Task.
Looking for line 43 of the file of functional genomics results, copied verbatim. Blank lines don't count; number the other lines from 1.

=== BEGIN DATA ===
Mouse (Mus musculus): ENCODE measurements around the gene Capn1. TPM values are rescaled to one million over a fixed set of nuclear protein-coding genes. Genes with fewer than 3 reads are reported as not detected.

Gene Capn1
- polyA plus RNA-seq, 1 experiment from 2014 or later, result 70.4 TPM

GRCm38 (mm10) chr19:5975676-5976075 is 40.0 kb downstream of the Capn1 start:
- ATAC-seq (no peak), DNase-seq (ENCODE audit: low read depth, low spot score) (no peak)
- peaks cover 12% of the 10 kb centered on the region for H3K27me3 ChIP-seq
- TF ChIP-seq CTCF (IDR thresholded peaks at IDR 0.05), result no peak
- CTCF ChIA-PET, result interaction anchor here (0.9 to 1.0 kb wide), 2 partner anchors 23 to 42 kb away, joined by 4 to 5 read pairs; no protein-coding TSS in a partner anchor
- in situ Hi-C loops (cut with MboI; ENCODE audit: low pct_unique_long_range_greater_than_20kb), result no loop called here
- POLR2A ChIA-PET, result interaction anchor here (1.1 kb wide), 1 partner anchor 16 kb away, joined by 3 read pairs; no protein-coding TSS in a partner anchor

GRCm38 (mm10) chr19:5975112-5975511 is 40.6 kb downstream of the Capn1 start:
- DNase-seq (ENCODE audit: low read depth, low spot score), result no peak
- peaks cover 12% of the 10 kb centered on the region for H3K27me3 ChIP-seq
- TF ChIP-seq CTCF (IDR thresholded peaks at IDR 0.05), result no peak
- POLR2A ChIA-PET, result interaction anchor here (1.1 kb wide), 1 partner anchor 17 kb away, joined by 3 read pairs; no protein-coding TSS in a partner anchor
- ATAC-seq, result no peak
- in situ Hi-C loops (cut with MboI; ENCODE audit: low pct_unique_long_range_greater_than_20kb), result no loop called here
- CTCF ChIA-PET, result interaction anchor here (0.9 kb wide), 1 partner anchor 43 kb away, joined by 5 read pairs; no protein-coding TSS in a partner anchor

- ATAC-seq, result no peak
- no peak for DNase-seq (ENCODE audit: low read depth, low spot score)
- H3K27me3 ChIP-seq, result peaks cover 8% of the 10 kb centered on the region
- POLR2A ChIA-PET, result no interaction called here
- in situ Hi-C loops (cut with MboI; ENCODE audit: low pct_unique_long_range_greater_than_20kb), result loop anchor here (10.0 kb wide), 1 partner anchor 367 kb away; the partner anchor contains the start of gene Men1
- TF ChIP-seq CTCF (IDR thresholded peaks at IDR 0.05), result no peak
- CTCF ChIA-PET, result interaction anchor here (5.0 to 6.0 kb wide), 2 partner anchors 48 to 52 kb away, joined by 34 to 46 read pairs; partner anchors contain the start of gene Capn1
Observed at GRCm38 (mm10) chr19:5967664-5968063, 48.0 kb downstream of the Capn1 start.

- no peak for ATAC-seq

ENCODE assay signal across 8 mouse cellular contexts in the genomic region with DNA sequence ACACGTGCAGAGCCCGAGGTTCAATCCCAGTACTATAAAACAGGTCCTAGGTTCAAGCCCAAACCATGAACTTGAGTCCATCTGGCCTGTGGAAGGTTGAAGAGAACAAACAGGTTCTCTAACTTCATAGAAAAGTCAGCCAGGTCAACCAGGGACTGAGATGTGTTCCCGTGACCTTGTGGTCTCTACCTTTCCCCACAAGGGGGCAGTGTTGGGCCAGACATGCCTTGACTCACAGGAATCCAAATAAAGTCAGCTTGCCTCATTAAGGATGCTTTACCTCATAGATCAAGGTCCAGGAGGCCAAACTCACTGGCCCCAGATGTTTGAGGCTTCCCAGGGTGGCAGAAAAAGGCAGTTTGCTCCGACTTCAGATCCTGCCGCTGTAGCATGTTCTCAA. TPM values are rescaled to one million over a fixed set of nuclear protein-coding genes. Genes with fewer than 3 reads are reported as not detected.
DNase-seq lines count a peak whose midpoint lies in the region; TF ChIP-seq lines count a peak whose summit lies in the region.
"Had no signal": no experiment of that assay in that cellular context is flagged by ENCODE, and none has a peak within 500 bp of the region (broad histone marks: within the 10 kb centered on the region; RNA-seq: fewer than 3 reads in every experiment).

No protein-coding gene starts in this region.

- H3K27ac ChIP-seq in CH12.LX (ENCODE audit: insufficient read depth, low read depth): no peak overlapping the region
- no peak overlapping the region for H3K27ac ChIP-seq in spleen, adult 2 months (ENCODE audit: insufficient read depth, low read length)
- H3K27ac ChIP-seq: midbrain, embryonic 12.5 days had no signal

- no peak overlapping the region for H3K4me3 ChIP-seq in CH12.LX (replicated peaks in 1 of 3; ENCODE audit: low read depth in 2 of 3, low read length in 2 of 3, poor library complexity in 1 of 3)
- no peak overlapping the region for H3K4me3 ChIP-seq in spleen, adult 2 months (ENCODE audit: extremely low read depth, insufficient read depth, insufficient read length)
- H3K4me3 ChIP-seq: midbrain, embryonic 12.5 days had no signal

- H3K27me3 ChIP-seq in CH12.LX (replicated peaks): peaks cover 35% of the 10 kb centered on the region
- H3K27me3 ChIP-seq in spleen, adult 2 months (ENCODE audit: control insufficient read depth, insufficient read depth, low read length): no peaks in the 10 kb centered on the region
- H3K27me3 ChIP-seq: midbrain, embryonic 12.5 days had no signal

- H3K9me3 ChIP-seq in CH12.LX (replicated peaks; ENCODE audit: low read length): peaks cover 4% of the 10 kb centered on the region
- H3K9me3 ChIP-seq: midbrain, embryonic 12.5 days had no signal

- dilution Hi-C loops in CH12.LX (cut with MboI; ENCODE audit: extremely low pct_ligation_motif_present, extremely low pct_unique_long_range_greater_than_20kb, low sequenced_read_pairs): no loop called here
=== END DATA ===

- dilution Hi-C loops in CH12.LX (cut with MboI; ENCODE audit: extremely low pct_ligation_motif_present, extremely low pct_unique_long_range_greater_than_20kb, low sequenced_read_pairs): no loop called here